Dr Aufenacker and colleagues determined whether systemic antibiotic prophylaxis prevent wound infection after repair of abdominal wall hernia with mesh.
The research team undertook a systematic review of the available literature identified from multiple databases.
The researchers used the terms ‘hernia' and ‘antibiotic prophylaxis'.
The team included 8 randomized placebo-controlled trials of antibiotic prophylaxis in abdominal wall mesh hernia repair.
The included trials had explicitly defined wound infection criteria and a minimum follow-up of 1 month.
|Infection after groin hernia repair was 3% with placebo vs 2% with antibiotics|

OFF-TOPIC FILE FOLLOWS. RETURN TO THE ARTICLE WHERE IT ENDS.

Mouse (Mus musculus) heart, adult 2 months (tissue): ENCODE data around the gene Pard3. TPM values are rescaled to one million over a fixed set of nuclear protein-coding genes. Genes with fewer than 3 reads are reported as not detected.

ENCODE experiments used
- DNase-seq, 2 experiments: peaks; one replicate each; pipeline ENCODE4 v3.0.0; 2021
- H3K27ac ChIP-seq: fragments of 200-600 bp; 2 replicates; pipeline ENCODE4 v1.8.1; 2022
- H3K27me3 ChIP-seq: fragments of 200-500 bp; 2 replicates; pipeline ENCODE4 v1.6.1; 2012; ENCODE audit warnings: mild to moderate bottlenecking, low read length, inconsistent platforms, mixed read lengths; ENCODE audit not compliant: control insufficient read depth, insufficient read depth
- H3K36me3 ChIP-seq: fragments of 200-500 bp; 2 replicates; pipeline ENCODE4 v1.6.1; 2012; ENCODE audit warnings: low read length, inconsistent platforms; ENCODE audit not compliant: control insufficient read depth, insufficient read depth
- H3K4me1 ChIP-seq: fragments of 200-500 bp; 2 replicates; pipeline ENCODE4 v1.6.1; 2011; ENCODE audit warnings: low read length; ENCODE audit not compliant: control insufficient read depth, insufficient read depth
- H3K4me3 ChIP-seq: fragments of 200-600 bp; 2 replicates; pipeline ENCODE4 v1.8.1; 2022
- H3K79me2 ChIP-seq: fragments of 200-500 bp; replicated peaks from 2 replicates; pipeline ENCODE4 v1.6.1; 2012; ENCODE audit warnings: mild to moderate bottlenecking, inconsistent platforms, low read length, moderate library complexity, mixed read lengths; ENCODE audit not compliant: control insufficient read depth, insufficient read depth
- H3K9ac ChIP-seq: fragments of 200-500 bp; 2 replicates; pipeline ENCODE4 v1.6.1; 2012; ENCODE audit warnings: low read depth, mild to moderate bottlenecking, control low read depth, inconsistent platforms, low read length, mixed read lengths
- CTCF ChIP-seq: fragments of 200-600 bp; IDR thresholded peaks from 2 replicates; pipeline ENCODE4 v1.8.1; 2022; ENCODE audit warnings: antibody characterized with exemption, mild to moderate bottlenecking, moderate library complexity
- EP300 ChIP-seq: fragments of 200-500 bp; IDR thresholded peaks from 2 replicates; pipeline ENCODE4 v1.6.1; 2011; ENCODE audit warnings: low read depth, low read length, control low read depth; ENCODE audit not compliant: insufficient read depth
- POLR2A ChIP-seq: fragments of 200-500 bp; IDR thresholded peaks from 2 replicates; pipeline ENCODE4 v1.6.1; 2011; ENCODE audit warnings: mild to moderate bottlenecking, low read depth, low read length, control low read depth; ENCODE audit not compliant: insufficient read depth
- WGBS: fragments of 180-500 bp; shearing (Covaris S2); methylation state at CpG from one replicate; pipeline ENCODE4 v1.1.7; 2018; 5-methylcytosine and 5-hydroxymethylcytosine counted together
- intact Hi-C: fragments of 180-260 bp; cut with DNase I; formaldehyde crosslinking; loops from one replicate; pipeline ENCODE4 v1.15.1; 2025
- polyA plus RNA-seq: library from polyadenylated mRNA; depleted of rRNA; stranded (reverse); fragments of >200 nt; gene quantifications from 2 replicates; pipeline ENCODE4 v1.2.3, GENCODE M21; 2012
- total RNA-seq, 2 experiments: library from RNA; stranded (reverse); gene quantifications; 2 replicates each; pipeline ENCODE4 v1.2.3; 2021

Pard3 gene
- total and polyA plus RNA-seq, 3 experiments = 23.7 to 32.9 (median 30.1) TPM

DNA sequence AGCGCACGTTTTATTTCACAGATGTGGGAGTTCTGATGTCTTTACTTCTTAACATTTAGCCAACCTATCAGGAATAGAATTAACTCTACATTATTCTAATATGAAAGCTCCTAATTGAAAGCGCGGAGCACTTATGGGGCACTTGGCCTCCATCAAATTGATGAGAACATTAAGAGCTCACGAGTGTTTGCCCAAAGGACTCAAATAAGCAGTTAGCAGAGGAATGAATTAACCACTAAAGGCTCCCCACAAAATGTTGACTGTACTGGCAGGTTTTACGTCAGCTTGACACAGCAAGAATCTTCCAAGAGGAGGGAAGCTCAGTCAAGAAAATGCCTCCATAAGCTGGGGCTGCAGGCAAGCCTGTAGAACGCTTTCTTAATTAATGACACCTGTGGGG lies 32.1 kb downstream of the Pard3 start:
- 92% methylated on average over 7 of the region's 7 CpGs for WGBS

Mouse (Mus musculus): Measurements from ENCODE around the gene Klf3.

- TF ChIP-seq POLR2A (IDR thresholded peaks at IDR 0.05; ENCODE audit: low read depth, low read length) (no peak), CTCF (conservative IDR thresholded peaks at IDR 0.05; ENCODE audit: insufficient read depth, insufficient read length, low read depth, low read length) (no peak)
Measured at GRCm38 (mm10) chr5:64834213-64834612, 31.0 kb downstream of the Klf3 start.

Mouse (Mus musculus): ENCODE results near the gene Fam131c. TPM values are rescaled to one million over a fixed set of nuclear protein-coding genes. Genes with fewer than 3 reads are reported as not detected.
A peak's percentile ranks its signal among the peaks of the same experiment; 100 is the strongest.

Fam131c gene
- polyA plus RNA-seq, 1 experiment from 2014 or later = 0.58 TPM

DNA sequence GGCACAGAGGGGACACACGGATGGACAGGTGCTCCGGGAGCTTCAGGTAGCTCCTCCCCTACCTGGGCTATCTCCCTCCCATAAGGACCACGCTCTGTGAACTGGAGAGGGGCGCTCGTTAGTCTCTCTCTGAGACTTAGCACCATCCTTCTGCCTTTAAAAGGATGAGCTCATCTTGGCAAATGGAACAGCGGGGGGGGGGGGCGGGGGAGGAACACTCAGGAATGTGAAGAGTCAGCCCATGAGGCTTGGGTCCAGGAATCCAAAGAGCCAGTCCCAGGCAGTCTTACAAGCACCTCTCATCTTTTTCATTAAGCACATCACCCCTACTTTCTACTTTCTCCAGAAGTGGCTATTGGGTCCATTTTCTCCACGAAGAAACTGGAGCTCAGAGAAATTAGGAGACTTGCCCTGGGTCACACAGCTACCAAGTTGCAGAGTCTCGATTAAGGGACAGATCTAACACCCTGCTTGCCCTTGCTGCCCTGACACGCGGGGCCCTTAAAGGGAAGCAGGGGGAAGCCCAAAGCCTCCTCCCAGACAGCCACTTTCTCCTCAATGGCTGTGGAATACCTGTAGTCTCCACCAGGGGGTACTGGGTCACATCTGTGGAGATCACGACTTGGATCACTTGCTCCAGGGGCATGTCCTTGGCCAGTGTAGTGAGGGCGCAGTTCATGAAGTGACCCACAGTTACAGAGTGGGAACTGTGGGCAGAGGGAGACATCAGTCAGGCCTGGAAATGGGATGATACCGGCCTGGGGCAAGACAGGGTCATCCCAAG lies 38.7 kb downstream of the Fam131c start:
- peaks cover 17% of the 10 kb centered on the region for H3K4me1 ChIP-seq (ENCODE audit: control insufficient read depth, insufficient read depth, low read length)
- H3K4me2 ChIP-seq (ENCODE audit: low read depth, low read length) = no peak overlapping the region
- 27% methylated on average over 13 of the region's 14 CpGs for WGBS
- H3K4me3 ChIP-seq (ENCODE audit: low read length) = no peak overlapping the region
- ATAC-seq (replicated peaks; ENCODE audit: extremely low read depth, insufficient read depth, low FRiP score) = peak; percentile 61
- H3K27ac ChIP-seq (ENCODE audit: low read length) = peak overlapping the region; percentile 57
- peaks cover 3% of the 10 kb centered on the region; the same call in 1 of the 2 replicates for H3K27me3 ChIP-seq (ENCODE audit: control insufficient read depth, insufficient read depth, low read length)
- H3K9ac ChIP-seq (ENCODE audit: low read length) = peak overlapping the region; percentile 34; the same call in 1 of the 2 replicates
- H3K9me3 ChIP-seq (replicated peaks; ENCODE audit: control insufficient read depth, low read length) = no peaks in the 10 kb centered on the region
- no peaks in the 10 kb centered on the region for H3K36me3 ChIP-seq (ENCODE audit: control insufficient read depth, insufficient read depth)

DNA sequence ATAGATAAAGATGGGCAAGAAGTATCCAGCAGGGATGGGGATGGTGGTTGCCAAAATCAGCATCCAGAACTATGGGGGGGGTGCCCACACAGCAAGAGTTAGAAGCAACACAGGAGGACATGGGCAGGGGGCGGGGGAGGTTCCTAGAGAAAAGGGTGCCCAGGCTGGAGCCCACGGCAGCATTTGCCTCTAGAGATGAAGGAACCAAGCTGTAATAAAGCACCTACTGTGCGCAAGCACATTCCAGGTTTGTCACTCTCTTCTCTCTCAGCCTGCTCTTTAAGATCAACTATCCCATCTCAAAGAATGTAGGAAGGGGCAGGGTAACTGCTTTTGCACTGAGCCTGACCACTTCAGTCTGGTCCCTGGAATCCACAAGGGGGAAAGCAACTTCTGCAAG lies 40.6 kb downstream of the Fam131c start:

|British Journal of Surgery|
The team used independent quality assessment and data extraction.
Data were pooled for meta-analysis using a random-effects model.
There were 2 papers on umbilical, incisional or laparoscopic hernias, and 6 concerning inguinal and femoral hernias that were suitable for meta-analysis.
The team found that the incidence of infection after groin hernia repair was 3% in the placebo group and 2% in the antibiotic group.
The researchers noted that antibiotic prophylaxis did not significantly reduce the incidence of infection, with an odds ratio of 0.5.
The number of deep infections was 6 in the placebo group and 3 in the antibiotic prophylaxis group, with an odds ratio 0.5.
Dr Aufenacker's team concluded, “Antibiotic prophylaxis does not prevent the occurrence of wound infection after groin hernia surgery.”
“More trials are needed for complete evidence in other areas of abdominal wall hernia.”